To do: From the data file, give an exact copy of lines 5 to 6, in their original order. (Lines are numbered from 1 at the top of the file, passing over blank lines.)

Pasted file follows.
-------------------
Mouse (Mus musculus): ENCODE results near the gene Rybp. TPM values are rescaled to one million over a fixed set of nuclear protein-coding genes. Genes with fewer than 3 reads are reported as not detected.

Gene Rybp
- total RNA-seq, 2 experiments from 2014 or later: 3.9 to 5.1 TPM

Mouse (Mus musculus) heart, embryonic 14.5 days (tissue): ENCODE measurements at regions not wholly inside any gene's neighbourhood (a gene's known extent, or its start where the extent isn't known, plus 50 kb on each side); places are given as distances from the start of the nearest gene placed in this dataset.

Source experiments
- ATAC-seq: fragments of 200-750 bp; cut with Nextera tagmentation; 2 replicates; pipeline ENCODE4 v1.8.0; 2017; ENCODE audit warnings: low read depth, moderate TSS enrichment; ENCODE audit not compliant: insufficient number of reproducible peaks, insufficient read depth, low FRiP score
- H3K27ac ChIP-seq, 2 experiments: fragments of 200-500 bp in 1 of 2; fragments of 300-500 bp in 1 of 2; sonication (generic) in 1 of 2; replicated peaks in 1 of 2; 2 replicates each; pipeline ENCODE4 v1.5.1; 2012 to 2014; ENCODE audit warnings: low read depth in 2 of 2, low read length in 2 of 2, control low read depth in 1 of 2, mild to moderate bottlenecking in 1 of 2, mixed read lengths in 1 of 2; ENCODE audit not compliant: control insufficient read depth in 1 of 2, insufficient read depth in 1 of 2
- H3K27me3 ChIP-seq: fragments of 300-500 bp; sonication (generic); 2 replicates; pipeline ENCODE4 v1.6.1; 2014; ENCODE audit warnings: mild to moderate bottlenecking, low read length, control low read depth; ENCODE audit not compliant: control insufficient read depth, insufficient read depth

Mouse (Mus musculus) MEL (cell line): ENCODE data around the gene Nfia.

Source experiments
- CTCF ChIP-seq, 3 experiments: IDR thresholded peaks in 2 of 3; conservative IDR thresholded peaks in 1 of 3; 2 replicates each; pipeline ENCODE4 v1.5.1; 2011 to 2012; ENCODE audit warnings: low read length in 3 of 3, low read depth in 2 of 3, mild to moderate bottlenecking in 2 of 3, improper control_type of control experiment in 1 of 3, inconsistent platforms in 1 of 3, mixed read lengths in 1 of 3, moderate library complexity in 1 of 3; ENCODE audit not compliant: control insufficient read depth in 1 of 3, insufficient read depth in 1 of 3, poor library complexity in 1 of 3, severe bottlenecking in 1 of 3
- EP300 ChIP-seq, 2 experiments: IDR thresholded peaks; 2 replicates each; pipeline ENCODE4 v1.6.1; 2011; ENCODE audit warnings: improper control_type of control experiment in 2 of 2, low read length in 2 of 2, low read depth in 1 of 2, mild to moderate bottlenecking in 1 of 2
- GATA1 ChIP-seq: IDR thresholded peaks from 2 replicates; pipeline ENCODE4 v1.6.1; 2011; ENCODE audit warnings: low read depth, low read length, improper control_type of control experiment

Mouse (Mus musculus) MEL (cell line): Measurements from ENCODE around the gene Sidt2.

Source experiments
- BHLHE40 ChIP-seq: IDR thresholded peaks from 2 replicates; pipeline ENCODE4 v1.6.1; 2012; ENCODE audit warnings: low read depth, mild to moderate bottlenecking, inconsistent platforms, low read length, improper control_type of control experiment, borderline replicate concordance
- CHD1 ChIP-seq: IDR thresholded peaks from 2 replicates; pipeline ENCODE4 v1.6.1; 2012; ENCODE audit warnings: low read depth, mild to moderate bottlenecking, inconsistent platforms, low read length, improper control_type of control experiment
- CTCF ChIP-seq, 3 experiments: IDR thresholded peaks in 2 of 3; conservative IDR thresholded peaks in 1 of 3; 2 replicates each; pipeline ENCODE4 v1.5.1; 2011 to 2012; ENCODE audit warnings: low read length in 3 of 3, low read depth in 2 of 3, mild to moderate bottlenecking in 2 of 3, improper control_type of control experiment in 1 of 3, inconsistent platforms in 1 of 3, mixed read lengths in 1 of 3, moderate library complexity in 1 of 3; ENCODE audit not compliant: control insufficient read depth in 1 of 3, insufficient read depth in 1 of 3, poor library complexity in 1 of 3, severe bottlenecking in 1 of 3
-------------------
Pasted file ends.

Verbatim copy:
Source experiments
- ATAC-seq: fragments of 200-750 bp; cut with Nextera tagmentation; 2 replicates; pipeline ENCODE4 v1.8.0; 2017; ENCODE audit warnings: low read depth, moderate TSS enrichment; ENCODE audit not compliant: insufficient number of reproducible peaks, insufficient read depth, low FRiP score